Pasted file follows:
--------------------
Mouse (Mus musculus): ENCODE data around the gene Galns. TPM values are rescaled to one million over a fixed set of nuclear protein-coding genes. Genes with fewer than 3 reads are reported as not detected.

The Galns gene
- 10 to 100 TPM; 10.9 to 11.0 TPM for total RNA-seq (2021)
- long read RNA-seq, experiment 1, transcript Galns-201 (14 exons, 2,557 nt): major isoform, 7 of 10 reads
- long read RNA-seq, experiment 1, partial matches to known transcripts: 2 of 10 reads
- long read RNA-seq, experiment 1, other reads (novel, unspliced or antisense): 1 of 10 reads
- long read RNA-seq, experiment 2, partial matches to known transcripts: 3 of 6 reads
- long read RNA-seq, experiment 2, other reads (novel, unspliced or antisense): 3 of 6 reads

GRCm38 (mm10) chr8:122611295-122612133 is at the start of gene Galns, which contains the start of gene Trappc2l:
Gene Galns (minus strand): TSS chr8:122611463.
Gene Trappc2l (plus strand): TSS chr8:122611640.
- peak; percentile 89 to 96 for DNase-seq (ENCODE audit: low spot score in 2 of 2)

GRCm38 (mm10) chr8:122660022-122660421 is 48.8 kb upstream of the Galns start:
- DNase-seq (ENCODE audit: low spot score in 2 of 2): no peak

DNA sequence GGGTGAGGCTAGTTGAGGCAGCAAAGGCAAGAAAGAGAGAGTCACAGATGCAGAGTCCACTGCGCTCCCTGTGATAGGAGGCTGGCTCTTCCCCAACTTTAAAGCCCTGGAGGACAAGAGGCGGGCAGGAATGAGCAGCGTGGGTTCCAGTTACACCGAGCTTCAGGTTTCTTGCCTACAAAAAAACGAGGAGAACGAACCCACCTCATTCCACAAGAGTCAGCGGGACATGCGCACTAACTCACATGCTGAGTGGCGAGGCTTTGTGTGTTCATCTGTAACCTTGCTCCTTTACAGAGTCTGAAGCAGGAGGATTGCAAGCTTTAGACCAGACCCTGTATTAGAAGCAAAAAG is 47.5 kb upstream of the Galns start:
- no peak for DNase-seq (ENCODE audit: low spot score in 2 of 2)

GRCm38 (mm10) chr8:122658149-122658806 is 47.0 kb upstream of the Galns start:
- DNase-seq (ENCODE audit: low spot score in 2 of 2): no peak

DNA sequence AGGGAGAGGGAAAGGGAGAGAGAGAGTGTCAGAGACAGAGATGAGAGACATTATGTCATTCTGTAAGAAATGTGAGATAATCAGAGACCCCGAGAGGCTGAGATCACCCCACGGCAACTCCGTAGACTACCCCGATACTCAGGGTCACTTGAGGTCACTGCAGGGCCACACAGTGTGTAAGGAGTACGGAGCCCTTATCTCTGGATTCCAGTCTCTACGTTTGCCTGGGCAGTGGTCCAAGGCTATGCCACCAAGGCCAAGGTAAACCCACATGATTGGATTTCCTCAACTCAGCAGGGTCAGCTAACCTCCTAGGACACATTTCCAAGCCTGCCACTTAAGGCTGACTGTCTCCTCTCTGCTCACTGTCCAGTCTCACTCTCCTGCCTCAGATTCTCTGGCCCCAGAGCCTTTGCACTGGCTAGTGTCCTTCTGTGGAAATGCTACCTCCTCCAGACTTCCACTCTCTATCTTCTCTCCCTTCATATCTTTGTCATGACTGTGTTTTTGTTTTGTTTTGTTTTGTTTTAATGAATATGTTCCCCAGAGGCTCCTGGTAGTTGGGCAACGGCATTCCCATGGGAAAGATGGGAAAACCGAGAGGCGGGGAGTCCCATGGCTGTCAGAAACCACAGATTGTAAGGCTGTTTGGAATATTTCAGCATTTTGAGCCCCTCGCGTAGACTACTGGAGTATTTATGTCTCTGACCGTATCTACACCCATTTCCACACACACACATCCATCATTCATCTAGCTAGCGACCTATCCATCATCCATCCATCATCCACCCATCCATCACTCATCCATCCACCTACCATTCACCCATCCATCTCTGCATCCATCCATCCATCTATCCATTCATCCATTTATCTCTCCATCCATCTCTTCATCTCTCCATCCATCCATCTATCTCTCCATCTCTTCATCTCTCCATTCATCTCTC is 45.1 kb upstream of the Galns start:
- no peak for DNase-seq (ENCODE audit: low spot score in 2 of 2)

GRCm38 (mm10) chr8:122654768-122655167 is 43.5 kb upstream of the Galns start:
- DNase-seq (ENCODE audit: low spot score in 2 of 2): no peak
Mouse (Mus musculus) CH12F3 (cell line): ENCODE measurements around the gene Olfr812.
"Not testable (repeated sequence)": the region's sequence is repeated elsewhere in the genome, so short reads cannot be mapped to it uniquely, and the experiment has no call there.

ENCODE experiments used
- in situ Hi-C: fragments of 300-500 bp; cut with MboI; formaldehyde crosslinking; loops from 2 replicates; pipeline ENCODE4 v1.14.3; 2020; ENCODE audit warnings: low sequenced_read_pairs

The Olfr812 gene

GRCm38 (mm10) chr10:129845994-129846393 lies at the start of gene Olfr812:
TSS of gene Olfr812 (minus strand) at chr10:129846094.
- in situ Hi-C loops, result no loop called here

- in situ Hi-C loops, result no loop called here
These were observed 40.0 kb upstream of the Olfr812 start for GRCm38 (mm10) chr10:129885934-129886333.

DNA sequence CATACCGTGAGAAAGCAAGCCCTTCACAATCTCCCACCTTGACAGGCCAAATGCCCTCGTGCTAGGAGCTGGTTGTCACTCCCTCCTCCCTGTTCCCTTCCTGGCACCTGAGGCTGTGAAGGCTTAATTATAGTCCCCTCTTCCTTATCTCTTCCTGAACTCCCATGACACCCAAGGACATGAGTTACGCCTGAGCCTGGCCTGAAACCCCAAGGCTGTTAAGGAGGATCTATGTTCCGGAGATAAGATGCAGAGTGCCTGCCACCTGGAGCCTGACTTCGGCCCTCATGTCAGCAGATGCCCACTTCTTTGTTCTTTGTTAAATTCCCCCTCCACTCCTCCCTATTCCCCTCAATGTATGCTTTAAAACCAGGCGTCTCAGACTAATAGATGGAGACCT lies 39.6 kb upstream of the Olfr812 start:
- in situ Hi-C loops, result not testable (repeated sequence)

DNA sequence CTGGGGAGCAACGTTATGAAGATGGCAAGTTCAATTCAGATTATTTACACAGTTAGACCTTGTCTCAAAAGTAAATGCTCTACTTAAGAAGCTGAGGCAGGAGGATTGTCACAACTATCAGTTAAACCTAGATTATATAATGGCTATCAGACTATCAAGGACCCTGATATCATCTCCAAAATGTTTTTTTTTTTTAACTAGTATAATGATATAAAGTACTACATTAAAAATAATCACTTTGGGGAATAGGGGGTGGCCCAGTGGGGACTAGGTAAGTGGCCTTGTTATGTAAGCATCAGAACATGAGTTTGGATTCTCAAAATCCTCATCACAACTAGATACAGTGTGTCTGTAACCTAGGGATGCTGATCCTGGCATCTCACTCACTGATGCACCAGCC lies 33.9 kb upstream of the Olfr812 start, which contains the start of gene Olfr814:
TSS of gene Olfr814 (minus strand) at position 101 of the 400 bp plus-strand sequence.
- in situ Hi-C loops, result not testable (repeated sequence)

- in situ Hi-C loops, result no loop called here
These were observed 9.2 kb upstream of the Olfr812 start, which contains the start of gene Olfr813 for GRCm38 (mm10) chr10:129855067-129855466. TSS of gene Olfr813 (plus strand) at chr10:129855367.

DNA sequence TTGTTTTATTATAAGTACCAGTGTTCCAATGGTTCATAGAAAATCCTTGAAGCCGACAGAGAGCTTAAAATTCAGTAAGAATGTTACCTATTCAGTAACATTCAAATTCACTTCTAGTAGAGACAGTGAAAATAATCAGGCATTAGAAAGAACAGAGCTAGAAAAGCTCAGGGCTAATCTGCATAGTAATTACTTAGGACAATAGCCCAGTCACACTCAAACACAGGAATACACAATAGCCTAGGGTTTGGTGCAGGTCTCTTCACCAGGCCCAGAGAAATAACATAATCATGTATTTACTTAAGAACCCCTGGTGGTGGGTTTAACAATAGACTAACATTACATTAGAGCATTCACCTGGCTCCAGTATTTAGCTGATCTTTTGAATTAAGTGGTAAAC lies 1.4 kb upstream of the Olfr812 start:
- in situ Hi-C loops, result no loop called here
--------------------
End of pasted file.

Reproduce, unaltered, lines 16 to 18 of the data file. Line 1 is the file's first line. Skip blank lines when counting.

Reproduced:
- no peak for DNase-seq (ENCODE audit: low spot score in 2 of 2)

GRCm38 (mm10) chr8:122658149-122658806 is 47.0 kb upstream of the Galns start:
- DNase-seq (ENCODE audit: low spot score in 2 of 2): no peak